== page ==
A Forgotten Gin Cocktail, the Army Navy, Makes a Comeback

At Dutch Kills in Long Island City, the orgeat-laced gin sour known as the Army Navy (or the Army & Navy) has long been a house favorite. On the bar’s classics menu, though, it’s not just any old Army & Navy—it’s “(Lou’s) Army Navy.” 

One day many years ago, Lou, longtime regular and now-retired FDNY firefighter, was served an Army & Navy as a bartender’s choice. She liked it so much that it became her go-to drink at the bar. Lou was particularly fond of the cocktail cherries used at Dutch Kills and asked for one with her Army & Navy. In addition, instead of having the Angostura bitters shaken into the drink, she requested they be dashed on top. When the bar decided to add an Army & Navy to the official menu, Dutch Kills general manager Matty Clark suggested they serve it Lou’s way. “I said, ‘We should do Lou’s Army Navy and serve it the way Lou likes it, because that’s the Dutch Kills way of making an Army Navy at this point,” he says. It has become the bar’s default presentation for the classic. 

The original Army & Navy dates to at least the 1930s, where it may have been born in an American-style bar in London, perhaps as a reference to the annual Army-Navy college football game. One of the first mentions of the drink is in the 1937 edition of the Café Royal Cocktail Book, where its name, but not its recipe, is listed. The first complete recipe we have for the Army & Navy was published in David Embury’s 1948 The Fine Art of Mixing Drinks, wherein the author gives a ratio of two parts gin to one part each lemon juice and orgeat, with no bitters. Embury, who preferred a far stiffer ratio than published, notes, “I have given the original recipe which, to my mind, is horrible.” The Dutch Kills version skews in Embury’s preferred direction.

Though the presence of orgeat may bring up visions of the Mai Tai and Royal Hawaiian, Clark doesn’t think of the Army & Navy as a tropical sour at all. Instead, it belongs to a category of nontropical orgeat sours, along with classics like the Cameron’s Kick (Scotch, Irish whiskey, lemon, orgeat) and the Coo-ee Special (gin, lemon, orgeat, absinthe), which is a favorite of Clark’s.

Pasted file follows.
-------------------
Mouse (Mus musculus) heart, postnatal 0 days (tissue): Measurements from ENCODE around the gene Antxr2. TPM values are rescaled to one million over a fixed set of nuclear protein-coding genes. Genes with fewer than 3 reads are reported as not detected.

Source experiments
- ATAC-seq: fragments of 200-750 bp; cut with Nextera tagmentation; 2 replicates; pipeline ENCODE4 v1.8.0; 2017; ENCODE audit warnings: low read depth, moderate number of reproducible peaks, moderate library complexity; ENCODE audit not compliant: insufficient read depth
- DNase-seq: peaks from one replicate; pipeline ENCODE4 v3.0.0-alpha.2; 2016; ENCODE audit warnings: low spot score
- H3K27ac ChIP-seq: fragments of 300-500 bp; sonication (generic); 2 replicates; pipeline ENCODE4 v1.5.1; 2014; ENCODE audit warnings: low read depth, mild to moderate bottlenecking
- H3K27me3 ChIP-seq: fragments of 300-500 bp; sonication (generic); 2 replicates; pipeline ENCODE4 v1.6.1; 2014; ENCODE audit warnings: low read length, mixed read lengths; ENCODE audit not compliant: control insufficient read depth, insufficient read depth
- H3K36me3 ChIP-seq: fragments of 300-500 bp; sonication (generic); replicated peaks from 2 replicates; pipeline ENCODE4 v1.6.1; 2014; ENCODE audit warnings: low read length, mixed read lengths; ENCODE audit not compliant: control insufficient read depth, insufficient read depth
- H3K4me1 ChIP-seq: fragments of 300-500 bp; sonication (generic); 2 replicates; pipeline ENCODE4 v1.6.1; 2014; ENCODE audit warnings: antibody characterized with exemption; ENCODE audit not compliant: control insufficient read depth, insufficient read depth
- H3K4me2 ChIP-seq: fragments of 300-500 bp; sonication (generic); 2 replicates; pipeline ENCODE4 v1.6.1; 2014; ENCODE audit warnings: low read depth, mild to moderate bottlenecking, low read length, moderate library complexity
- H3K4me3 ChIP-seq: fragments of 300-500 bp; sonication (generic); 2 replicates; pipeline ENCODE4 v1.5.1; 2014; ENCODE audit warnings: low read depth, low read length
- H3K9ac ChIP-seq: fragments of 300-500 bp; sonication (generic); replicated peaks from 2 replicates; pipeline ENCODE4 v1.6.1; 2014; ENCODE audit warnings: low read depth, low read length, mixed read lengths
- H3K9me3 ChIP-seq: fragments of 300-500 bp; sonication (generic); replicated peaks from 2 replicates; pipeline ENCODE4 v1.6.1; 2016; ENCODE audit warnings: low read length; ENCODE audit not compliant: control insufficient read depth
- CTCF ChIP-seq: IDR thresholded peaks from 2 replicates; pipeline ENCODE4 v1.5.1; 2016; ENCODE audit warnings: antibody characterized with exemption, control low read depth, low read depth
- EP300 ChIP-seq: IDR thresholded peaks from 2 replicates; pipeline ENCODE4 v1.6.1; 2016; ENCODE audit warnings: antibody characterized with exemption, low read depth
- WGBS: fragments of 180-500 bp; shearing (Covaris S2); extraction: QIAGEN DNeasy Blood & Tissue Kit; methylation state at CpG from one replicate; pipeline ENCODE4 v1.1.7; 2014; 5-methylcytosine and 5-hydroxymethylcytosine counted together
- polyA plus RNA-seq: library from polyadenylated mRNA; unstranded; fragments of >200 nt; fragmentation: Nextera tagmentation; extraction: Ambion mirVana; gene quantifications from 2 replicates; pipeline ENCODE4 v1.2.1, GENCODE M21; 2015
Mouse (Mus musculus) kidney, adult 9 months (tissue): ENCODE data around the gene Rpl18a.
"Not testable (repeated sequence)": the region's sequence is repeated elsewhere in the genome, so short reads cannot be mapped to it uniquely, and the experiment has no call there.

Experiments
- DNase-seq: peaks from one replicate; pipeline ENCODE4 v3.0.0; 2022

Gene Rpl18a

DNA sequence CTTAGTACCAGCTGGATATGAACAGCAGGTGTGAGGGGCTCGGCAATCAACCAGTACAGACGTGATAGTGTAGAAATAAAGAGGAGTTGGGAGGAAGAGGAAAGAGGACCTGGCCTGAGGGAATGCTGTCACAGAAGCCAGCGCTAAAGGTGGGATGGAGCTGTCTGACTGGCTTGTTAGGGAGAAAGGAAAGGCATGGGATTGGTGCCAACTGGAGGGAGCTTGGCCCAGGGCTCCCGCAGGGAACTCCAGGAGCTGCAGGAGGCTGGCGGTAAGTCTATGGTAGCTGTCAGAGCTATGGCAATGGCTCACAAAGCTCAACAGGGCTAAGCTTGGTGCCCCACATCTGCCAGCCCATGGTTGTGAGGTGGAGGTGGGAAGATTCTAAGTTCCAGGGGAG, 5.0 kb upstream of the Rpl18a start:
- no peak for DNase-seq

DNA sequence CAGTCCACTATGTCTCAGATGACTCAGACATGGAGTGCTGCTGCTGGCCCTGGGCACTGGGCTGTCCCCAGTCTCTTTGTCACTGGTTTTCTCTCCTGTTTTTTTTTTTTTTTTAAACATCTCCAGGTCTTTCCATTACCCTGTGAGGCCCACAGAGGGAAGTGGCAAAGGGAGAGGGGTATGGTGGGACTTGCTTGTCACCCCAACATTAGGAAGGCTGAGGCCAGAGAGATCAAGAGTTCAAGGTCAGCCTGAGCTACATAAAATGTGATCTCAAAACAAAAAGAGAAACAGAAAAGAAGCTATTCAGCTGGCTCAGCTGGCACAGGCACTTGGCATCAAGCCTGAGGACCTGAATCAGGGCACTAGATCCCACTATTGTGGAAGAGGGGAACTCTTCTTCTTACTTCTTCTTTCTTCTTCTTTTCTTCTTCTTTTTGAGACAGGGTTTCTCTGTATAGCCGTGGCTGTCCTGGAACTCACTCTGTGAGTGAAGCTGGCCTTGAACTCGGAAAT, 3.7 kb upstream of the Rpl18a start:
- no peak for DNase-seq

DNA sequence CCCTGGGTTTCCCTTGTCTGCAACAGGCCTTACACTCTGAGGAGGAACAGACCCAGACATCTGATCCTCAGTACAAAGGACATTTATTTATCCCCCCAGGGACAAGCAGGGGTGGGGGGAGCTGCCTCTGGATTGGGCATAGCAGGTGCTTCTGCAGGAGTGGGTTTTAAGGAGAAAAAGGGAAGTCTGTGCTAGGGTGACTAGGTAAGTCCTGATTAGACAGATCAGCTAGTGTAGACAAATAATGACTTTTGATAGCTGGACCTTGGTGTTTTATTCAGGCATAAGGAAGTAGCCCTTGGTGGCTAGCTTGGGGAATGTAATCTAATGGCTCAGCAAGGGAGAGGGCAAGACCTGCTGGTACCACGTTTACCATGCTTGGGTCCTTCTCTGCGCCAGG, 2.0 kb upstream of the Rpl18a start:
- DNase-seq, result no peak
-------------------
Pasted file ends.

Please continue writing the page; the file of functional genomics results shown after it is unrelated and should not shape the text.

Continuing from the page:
With the Army & Navy’s sparse build, the choice of gin has a big effect on the drink, but it doesn’t require a certain brand of gin to be successful, according to Clark. “It plays well with all gin, and every gin changes the taste,” he says. Each bottling shifts the interplay among the flavors—the gin’s botanicals, the orgeat’s grounding nuttiness and floral notes and the spiced flavor of the Angostura bitters. For years, Dutch Kills used Citadelle gin in the drink, which lent a floral quality; the bar now uses Fords, which is a bit drier.

Orgeats, too, vary widely in their viscosity and intensity of flavor. Some years ago, Dutch Kills doubled the sugar in its housemade orgeat, dropping the amount used in the Army & Navy spec accordingly from three-quarters of an ounce to a half-ounce. The bar’s “rich” orgeat (2:1, sugar to fresh almond milk) lends a pleasant heft to its version of the drink.

Clark says that the Army & Navy isn’t immediately recognizable to most patrons when they encounter it on the Dutch Kills menu. “I don’t think many people are familiar with it—it kind of hides in obscurity.” But those who try it are pleasantly surprised, he says. Some get hooked, just like Lou.

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